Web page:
Quadrivial Quandary:  Logophiles, Rejoice!  Each day we give you four unusual words.  Can you fit them all in one illustrative sentence?

Attempts to resolve the Quandary:


"Paragnosis it may well be," said Lord Samarkand and Lady Boyars-Romanov concurred, citing the case of MacWhirter v Campbell-Bannerman in which Cabbage, however it may have been obtained and especially when it was surplus to requirements and otherwise only heading for the waste-bins and thence to the Dump, could not be regarded as stolen property as it had already been rendered unwanted by the Plaintiff who, in the opinion of Learned Counsel, relinquished any title from that point; "but he might try to bluff it out," chipped in Felix Rosenstiel, "if he regards his Cutter as no longer an acolyte – having gained all of his knowledge and skills from his Master – but rather a potential competitor and therefore a threat to his own livelihood," and having spoken, Felix closed his eyes and waited to see what effect his words might have and it was Dixie O'Hooligan who said what all were thinking and with such conviction that Felix conceded the point – abstruse though it may have been – as blether!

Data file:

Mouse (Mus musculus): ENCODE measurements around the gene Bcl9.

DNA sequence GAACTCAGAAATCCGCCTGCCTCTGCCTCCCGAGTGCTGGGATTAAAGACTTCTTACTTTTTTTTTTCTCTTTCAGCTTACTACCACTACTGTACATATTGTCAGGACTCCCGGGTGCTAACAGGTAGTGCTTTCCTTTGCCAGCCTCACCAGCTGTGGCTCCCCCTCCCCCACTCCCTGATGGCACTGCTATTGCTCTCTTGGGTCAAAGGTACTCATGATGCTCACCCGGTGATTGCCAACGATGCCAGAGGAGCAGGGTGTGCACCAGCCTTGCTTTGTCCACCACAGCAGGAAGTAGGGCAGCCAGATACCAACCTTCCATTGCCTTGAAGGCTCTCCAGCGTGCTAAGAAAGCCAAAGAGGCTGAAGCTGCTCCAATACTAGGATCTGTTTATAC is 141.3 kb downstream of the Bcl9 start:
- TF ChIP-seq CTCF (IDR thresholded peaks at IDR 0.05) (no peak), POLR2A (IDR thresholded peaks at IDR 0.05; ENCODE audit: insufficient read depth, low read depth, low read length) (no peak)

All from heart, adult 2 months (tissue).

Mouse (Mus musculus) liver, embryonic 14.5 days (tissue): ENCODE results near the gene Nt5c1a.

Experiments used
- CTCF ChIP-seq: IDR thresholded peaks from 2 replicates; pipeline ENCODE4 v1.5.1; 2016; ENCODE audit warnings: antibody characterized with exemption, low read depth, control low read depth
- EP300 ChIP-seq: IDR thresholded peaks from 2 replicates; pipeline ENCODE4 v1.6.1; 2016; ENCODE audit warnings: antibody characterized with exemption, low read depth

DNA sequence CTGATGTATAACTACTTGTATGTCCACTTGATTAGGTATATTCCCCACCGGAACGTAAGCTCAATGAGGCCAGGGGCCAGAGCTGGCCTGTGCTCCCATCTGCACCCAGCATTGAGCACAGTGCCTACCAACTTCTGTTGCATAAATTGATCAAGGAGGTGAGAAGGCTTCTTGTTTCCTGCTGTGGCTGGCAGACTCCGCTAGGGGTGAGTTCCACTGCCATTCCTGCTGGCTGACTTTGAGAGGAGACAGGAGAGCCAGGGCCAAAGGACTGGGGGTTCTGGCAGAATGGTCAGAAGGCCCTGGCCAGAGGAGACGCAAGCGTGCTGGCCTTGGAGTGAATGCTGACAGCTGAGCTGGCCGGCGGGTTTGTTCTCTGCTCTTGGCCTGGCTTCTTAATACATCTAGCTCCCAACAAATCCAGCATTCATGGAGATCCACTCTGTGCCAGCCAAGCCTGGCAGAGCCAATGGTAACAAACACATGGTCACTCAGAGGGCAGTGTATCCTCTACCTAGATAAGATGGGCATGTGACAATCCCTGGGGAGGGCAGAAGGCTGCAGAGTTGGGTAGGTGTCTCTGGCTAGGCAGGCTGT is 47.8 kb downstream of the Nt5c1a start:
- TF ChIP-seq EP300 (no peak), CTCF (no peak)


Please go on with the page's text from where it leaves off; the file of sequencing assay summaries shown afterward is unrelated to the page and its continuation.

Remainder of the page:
(by MissTeriWoman)


When Cinderella's cruel stepmother and stepsisters forbade her to go to the ball, her fairy godmother changed her appearance so that she could bluff them out if they saw her, and in her gown made of magically transformed cabbage, which were no longer ill-assorted remnants of cloth, but an iridescent marvel of golden scales, she dazzled everyone at the ball, and when she fled, leaving one golden slipper behind that found its way to King Jeff, through paragnosis he knew that the owner of the shoe was the girl he wanted to marry and he sent his faithful acolytes far and wide searching for the woman whose foot the shoe would fit. (by TheMagicalExplodingUnicorns)
The Quandary for Saturday, July 21, 2018 consisted of: Challenge: use all four words together in one illustrative sentence.

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